Actress-turned-politician Urmila Matondkar on Thursday compared the Citizenship Amendment Act with the British era Rowlatt Act 1919, but got the year of the World War II wrong.
"After the end of the Second World War in 1919, the British knew that unrest was spreading in India and that it could increase after the Second World War was over. So, they brought in a law commonly known as the Rowlatt Act," Ms Matondkar said addressing an event here on the death anniversary of Mahatma Gandhi.
World War II took place between 1939 and 1945.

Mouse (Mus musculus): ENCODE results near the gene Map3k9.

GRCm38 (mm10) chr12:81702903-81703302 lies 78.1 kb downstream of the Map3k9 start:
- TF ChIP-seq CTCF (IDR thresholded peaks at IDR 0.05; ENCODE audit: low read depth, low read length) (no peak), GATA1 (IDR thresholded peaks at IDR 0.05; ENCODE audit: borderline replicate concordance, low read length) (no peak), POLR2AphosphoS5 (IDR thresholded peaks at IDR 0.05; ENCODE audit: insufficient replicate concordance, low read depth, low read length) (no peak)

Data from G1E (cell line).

Ms Matondkar, who resigned as a Congress leader a few months ago, went on to say that the amended citizenship law and Rowlatt Act will be "recorded as black laws in history".
The Rowlatt Act, which was passed by the Imperial Legislative Council, allowed the British to arrest and jail anyone they wished without a fair trial, if they were thought to be plotting against the British.
Talking about Mahatma Gandhi, she said, "Gandhiji was the leader of the whole world, not of any one country. According to me, if anyone has followed the Hindu religion most, then it was Gandhiji... The man who killed Mahatma Gandhi was neither a Muslim nor a Sikh. He was a Hindu and I have nothing more to tell you about it."
The former Congress leader had unsuccessfully contested the 2019 Lok Sabha election from Mumbai North constituency and resigned from the party in September last year citing inaction on the part of "key functionaries of Mumbai Congress".